School districts in Utah, Illinois, Arizona, and Missouri won free support from Education Elements consultants to help drive their personalized learning initiatives forward.
Education Elements, a recognized national leader in the design and implementation of personalized learning, announced the five winners of its first Personalized Learning (PL) Challenge. Districts in Utah, Illinois, Arizona, and Missouri were each selected by Education Elements’ team of judges, and will be awarded personalized support.
Designed to provide support to districts across different stages of their personalized learning journey, the PL Challenge invited districts to submit three videos sharing their story from three perspectives: the superintendent, a school principal, and a teacher. Districts from all over the country shared their commitment and their passion for revolutionizing their schools through personalized learning. Winners were selected based on several factors, including dedication to long-term, structural change, and a foundational understanding of personalized learning.
Each district was able to select a personalized prize to best meet their current needs.
Peoria selected a Foundations Workshop for their teachers, as part of their efforts to offer high quality professional development around personalized learning. This workshop provides the opportunity for participants to understand the components of personalized learning. The workshop will include a personalized learning simulation for all participants; provide opportunities for the team to learn more about the essential elements of personalized learning; and provide an opportunity for participants to explore examples of what personalized learning looks like in other districts and schools across the country.
Kendra Bell, PUSD’s chief academic support officer, who oversees the implementation of personalized learning with Education Elements, had this to say about the Education Elements learning process. But first, she explained how it used to be.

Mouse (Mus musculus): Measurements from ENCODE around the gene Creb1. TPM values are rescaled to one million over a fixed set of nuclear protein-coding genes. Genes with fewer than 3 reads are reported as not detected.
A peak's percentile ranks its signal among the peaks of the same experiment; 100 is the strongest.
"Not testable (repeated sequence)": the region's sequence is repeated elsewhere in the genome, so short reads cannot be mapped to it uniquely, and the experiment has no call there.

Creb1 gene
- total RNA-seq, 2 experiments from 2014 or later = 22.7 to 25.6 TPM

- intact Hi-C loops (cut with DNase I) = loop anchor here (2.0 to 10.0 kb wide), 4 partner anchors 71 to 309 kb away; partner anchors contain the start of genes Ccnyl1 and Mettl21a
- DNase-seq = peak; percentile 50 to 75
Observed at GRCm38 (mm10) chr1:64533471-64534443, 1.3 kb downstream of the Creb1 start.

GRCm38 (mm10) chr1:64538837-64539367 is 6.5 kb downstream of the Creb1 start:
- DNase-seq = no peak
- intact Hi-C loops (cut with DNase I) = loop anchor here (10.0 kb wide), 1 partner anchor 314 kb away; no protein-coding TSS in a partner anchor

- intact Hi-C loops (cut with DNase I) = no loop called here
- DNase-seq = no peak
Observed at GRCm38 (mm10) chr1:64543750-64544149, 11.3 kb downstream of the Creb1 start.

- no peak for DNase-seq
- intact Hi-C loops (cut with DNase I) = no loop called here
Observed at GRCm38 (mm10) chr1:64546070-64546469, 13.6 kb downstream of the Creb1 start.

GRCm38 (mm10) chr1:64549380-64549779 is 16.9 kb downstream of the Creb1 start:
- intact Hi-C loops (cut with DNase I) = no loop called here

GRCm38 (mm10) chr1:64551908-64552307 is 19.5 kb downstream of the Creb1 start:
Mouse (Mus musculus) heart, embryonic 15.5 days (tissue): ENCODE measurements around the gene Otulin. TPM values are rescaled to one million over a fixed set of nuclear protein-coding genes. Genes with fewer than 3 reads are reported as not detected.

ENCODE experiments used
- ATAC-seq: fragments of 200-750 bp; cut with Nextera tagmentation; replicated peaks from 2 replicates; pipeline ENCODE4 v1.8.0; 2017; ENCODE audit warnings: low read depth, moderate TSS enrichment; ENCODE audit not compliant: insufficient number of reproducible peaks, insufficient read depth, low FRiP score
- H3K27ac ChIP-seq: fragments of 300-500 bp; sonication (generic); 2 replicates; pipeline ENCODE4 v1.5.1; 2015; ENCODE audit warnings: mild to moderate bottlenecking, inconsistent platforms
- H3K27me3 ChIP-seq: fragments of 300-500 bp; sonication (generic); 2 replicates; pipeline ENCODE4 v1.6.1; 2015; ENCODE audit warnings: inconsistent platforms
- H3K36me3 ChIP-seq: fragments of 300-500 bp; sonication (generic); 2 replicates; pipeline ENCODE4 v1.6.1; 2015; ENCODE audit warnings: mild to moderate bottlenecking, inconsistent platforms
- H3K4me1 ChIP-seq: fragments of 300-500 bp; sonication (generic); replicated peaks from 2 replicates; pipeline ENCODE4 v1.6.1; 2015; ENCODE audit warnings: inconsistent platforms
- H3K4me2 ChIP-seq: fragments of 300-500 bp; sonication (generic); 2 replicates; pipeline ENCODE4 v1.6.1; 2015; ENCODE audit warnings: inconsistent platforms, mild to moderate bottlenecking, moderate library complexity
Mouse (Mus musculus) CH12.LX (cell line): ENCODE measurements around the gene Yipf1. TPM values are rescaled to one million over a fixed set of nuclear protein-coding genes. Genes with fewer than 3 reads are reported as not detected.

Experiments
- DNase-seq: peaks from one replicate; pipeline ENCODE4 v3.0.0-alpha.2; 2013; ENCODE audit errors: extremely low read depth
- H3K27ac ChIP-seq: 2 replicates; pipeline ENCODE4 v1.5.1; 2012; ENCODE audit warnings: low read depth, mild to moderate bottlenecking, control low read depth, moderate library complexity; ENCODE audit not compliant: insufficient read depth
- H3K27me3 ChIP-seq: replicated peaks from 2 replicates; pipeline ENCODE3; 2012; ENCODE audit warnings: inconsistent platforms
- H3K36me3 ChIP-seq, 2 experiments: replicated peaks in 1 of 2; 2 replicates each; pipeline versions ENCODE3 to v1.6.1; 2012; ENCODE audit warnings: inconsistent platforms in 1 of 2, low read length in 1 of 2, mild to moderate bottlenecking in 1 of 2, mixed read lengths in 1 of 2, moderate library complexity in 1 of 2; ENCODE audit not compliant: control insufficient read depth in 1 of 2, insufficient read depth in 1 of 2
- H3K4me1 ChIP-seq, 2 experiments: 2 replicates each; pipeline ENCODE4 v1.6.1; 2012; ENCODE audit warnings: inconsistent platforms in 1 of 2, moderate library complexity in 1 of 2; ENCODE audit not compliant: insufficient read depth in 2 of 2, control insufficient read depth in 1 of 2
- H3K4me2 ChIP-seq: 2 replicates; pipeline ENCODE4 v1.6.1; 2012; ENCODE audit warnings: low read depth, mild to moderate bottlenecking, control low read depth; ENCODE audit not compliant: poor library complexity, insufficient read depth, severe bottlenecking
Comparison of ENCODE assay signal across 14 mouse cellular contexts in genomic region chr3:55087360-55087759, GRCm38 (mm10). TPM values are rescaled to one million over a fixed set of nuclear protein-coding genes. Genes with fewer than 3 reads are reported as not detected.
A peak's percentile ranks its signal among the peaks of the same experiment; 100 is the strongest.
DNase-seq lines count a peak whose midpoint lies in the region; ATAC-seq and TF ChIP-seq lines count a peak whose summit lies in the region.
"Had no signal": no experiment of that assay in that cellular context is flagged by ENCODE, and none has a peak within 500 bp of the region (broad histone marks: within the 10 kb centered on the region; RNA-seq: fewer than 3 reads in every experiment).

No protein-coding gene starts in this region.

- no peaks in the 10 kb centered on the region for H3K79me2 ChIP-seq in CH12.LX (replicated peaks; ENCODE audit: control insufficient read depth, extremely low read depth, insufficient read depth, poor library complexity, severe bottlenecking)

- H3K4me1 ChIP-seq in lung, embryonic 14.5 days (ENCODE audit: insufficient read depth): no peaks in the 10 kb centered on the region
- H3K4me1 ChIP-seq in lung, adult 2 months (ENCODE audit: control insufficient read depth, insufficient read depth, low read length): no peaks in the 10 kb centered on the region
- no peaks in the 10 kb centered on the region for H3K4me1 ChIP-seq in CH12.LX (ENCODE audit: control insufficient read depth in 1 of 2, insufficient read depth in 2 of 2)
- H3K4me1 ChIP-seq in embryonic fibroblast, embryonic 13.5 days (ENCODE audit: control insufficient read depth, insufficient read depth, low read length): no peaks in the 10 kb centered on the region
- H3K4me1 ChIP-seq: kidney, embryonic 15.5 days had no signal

“It might be typical we would walk into a very traditional classroom and see a teacher teaching as they did 30 or 40 years ago,” Bell said. “I remember most of my high school experience and middle school; sitting in a classroom with 30 kids and we would all receive the exact same lesson. That means in that classroom, some kids would get it, and some, maybe not. So, the teacher would present a subsequent lesson the next day, even though some students would not have mastered the lesson from the day before.
“Personalized learning is intended to personalize the learning experience so we are sure we are meeting the unique needs of that child. So, we’re apt to see teaching techniques that are aligned to a lot of different approaches in the classroom; small group instructions; and the use of digital tools (computers and devices).
“You might also see peer to peer or teamwork problem-solving. You might also see project-based learning approaches, so that the classroom becomes one that really promotes engagement, where students ‘own’ the learning. The result is a much less passive learner.
“Personalized learning includes student choice in the learning environment. That means students can select ways to show what they’ve learned. Again, back to a certain need to develop their own projects. Work with a team in order to respond to a certain problem, or set of standards, and represent that information. They could choose from a digital kit. They’re more adept at using technology, so, our kids are starting to use a playlist for learning content.”
What if they choose the wrong project, or wrong answer?